Can you imagine packing up your family and moving abroad? The thought may very well give you a slight panic attack… or it may induce a little spark of curiosity.
Meet the Faria Family
If you would have told Connie Faria that she would be living happily in Abu Dhabi (located in the Middle East in the United Arab Emirates) with her three children one year ago, she would have never believed you.
“The idea of living overseas was panic-inducing, literally,” Faria admits. But, the more moving to another country became a possible reality due to Brian’s job with the U.S. Federal Government, the more Connie became acclimated to the idea and realized what a great opportunity it would be for their family.
The Faria’s have been calling Abu Dhabi home since August 2011 and much to Connie’s pleasant surprise, it’s been an easy transition. The move itself was a breeze, much easier than Connie had anticipated, the kids have settled in to their new schools and on a day-to-day basis, life as a family in Abu Dhabi isn’t that much different that their life was in America.
First impressions of their new home
Connie admits that her first week in Abu Dhabi was difficult — the heat being a major factor. They arrived at the peak of the hot season in the UAE with temperatures hovering around 130 degrees F during the day. “It’s hot and sticky and I feel like I have too many clothes on,” Connie shared in a blog that she writes to keep in touch with family and friends at home in Ferndale, Washington.
However, there were also many things that Connie and her family were pleasantly surprised to find out about their new life in Abu Dhabi — that the signs on the highway and food labels were all printed in both Arabic and English, the shopping malls weren’t just filled with luxury designer brands… and that the heat will eventually taper off.
The Faria family also arrived in Abu Dhabi during the Islamic holy month of Ramadan, where Muslims fast until the sun goes down every day. For Connie and her family, this meant that they too couldn’t eat in public, or even chew gum, until after dusk. Luckily, they discovered a restaurant owned by an Australian couple that was completely enclosed with thick-black drapes so that non-Muslim families could eat during daylight hours without showing disrespect to the traditions of Ramadan.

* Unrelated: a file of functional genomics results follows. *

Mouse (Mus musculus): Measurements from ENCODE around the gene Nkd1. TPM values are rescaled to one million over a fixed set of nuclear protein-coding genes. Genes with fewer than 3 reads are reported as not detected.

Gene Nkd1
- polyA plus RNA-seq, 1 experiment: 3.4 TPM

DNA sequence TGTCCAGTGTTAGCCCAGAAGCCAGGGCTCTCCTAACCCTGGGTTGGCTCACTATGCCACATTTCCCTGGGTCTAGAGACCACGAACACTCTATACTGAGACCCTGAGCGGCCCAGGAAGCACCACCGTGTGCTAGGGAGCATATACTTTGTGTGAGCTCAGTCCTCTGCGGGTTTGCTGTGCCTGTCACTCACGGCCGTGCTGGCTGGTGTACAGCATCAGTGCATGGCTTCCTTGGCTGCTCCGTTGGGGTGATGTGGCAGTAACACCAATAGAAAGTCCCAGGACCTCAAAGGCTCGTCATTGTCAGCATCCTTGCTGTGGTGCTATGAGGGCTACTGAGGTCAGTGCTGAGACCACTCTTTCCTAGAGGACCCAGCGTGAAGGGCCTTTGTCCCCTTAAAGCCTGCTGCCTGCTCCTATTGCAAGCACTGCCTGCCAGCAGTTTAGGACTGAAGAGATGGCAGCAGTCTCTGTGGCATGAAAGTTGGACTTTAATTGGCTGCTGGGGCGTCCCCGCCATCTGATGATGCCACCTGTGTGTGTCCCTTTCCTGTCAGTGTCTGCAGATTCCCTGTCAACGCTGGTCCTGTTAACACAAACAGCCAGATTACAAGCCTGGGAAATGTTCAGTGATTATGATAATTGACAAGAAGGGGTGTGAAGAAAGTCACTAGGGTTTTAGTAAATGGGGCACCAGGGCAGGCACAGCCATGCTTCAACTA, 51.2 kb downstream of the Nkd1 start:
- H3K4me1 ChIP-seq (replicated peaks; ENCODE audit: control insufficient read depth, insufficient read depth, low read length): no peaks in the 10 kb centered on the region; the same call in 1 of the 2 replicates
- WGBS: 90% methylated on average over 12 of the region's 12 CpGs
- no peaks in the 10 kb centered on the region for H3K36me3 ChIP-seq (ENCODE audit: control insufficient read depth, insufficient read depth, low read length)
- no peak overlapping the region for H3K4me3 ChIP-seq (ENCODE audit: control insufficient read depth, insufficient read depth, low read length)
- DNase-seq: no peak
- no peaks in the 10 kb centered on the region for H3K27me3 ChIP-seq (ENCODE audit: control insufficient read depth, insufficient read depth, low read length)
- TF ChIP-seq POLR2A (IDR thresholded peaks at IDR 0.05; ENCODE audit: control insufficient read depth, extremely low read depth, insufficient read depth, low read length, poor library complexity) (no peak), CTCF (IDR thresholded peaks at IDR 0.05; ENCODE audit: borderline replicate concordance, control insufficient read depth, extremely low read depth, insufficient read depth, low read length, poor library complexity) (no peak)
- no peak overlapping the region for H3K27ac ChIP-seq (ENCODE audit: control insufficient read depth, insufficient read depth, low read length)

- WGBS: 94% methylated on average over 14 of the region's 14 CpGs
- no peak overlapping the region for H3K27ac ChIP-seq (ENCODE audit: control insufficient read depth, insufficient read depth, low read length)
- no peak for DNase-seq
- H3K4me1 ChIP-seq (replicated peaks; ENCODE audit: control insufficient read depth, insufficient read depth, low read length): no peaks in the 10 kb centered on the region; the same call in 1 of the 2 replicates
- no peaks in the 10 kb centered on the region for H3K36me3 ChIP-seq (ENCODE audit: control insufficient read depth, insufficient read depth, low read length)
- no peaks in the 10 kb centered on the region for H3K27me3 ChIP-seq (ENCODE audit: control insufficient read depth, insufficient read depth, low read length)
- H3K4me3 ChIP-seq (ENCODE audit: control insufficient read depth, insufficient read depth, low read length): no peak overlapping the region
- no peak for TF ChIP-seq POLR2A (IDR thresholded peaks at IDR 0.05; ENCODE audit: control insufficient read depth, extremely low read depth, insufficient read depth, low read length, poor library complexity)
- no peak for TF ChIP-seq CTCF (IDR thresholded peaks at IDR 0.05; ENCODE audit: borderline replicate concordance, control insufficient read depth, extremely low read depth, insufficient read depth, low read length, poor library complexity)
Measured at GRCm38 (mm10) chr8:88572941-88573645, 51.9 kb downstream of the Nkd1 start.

Daily life in Abu Dhabi
With three kids, life for Connie and her family is similar to life at home in Washington — lots of running between activities, after-school sports and play dates with friends — even though they are half way across the globe.
The school-aged kids, Alexander, age 11, and Isabella, age eight, both ride the bus to and from school each day and participate sports and activities similar to those that they did at home — soccer for Isabella and baseball for Alexander. Those activities typically take the family to Dubai for games and tournaments — a fun adventure that is out of the norm now that they’re living in Abu Dhabi. Cameron, age three, attends preschool two days a week and spends the rest of his time with Connie, exploring the countless activities and play areas for kids in the city.
Connie, who was a Councilwoman for the City of Ferndale and a Kindermusik Teacher when they lived in the States, has continued to teach at a local preschool in Abu Dhabi. And now that the weather has cooled down, Connie loves spending her free time exploring the countless amazing beaches, meeting new friends for lunch (most of them are British!) and checking out new local shopping markets.
More than anything, Connie says that she wishes they’d taken the leap to move abroad sooner. As a mother, she’s learned that living anywhere with her family is truly a possibility and now that they are away from home and out of their “bubble,” she can’t wait to expose the kids to even more cultures and experiences in the countries around them.
Interesting facts about life in Abu Dhabi
Despite daily life in Abu Dhabi being quite similar to life in the States for the Faria Family, there are some things that certainly remind them that they are a world away. Here are the top three: